The Student Nurses Association worked with the University Clinic to give free flu vaccines to students. According to Adult Clinical Nurse Specialist Christa Martin, at least three students go into the clinic with the flu weekly. To combat it this season, the Clinic worked with ASU’s chapter of the Student Nurses Association at the University Center in giving out free vaccinations on Wednesday, January 29. Martin said that University Health Services ordered 1500 shots and planned to sell them to students at $10.00 per shot last semester, but not enough students were buying the shots. The University Clinic decided that it was better to give them away than let them go to waste. Martin said students’ close proximity in a campus like this makes having the flu so much worse. “A student could be sick and not know it until it’s too late,” she said. Students returning to campus from the winter break may have brought the virus with them a which may be different from the strain other students have been vaccinated against, Martin

said. Junior Bianca Jones said she had the flu last year. “I woke up, took three steps, and vomited,” Jones said. “I lay in bed all day in a dark room and skipped all of my classes. At one point I cried because I felt so terrible.” Flyer’s put up by University Health Services urge students to stay home if they have any flu-like symptoms, including a fever, nausea, vomiting, fatigue, body aches, sore throat and a cough. Martin said that the students most likely to catch the flu are people with chronic respiratory problems, such as asthma or people who frequently smoke. Martin advises students with the flu to visit the clinic if possible. Students needing medical attention when the clinic is closed can go to the Angelo State University Police Department with their student IDs and get a voucher for free emergency care at Shannon Urgent Care South. The best measure to take against the virus is to get the vaccine, Martin said. Every semester the Student Nursing Association has flu shot clinics run by well trained and supervised student nurses, Martin said. The University Clinic has done everything it can to combat the virus in San Angelo after four local residents suddenly died in January this year. As far as Martin knows, no ASU student has ever died from the flu.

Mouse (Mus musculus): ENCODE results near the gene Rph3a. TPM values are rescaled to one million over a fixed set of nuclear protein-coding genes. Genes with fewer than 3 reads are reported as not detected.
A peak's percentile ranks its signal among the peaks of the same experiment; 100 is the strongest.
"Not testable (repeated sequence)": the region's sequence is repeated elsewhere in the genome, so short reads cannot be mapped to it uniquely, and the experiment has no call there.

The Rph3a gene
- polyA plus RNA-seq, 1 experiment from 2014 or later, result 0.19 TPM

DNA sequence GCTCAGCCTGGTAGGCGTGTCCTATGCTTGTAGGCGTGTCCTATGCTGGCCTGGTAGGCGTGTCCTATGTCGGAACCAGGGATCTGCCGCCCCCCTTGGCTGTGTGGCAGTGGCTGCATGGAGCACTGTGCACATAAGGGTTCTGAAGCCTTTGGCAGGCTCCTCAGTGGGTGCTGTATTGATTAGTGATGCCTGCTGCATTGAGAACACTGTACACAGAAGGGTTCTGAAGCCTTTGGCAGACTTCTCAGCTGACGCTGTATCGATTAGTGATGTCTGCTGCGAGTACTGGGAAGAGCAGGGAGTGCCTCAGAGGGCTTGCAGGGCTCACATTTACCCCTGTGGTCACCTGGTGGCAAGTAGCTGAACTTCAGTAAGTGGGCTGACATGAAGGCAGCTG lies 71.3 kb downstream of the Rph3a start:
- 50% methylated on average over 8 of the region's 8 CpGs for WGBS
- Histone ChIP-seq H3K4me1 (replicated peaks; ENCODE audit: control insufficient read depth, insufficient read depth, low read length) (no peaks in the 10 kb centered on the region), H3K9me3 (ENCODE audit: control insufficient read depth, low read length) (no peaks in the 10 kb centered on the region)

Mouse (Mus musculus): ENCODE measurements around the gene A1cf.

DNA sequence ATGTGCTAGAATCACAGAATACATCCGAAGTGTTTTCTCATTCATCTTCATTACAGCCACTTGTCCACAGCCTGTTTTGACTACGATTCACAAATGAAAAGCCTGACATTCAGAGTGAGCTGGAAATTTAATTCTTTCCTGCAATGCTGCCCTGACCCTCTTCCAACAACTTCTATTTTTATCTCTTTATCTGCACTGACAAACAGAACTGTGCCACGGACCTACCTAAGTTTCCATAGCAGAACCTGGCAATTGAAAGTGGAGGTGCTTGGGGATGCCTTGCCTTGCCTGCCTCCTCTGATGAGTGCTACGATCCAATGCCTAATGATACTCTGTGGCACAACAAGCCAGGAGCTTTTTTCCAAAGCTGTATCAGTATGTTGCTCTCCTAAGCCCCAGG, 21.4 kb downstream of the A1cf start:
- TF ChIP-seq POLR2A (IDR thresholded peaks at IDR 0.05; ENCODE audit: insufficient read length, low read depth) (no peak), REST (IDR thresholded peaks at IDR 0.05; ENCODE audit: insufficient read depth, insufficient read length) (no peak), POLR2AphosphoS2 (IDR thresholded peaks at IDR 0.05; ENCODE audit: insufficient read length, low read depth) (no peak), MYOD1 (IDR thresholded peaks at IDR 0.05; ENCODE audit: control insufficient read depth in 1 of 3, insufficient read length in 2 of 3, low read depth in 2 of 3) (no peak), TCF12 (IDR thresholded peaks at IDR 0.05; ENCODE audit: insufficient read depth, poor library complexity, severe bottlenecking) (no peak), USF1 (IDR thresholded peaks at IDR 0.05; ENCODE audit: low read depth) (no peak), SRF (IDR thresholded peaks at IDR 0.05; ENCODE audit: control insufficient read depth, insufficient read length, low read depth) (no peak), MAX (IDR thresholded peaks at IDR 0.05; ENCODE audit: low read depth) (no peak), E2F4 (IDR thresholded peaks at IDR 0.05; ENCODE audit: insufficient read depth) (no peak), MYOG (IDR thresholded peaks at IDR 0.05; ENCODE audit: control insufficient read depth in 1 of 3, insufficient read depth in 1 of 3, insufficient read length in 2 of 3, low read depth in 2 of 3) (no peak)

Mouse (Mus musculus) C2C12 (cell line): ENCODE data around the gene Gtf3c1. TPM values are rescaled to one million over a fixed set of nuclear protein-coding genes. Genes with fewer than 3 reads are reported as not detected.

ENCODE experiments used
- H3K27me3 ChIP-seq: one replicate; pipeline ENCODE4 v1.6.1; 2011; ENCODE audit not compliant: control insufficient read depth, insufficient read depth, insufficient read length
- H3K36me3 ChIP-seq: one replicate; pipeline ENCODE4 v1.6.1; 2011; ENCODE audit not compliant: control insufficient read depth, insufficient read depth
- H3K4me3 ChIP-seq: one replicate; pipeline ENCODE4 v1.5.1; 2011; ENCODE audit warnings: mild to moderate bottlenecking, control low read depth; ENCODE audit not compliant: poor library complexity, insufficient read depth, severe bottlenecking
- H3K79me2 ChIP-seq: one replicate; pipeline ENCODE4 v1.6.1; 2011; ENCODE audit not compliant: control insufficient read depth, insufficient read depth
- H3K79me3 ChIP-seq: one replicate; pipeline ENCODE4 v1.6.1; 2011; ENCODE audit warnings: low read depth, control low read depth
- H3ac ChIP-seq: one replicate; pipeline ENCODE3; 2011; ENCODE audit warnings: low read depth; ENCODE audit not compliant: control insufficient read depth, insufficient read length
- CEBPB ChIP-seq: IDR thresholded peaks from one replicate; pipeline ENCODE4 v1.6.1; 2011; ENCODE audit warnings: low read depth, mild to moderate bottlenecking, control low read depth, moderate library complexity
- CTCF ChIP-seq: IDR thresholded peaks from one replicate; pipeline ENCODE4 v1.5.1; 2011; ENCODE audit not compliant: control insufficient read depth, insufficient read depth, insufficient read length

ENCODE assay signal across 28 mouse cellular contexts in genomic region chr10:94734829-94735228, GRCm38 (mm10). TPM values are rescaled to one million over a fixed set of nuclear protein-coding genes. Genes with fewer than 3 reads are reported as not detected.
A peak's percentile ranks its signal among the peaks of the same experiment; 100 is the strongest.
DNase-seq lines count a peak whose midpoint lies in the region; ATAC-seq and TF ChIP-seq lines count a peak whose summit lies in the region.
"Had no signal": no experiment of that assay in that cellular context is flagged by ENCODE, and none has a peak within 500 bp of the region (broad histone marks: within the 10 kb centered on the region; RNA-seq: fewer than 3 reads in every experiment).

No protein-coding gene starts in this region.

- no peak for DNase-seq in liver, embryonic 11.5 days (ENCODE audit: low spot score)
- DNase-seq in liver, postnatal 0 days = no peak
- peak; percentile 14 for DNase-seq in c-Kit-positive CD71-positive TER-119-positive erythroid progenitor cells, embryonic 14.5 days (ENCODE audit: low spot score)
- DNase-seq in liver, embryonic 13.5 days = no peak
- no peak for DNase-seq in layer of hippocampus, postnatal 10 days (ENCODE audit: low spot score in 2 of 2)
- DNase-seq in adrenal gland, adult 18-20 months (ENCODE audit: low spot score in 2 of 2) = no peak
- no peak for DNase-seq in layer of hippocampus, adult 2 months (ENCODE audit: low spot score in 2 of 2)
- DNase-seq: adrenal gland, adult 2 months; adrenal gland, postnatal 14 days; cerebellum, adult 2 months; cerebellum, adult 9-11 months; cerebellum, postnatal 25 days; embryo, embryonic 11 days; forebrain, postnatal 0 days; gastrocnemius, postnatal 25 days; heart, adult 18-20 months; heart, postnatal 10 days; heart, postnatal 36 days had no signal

over the phone, but I don’t use Skype or other video messaging that often. Lacy: What do you like best about attending college in the United States? Kim: I think that people are nicer here compared with any other part of the world. Lacy: Did you visit ASU to set things up before classes started? Kim: No, I did everything through phone and email. It was really difficult to make arrangements with ASU before I got here. I was on the phone a lot, and my host family helped me a lot. I just asked for people’s help, and kept asking questions. You don’t have to be ashamed of that. It’s a different environment, and people will help you. That’s really the only way to help the transition. Just trust that it’s going to work out. Lacy: South Korea is a long way to travel from just to move into a dorm room! How did you get all of your things here? Kim: I had to buy most of my stuff here, because I didn’t want to pack all of that stuff and have it shipped. I originally lived in the dorms, so I didn’t need a lot of stuff. I didn’t have a car my first semester here. The pastor of my church had a car for sale, and he helped me buy it by offering me a really good deal. One thing I really like about the U.S. is that the gas is much cheaper. I like that a lot. Now I live in an apartment, and I like that because it’s cheaper than the dorms. Lacy: Have you been to any other countries? Kim: I’ve traveled quite a bit. Before coming to ASU, I visited China, Malaysia, the Philippines, and Thailand. Since I have been at ASU, I studied abroad in Ireland and the U.K. Lacy: Are you going to stay in the United States? Kim: Not forever. I’ll probably stay another couple years and get work experience and to build my resume for a career. I’m doing an internship now and would like to do one in management before I leave Texas. While I’m in the U.S., I don’t really want to travel outside of Texas for work experience because I like it here! Lacy: Where do you want to go next? Kim: Oh my gosh! I really want to go to Canada. I’d like to spend a year there! Lacy: Do you think students should take the opportunity to travel abroad while they are in college? Kim: Yes! You’re going to remember it forever. And you learn a lot of new things in other countries and have a larger perspective once you get there and experience people. I understand people so much better now that I’ve lived in another country. I understand why they act the way they do. Lacy: Do you have any advice for people who want to travel, but are scared to do it? Kim: I know some people say, “Hey! I want to travel the world, but I’m afraid to go alone in another country because there are no parents or friends, or family.” But just try. It’s really good. It’s a life experience and memories. I met my best friend here, and it’s great!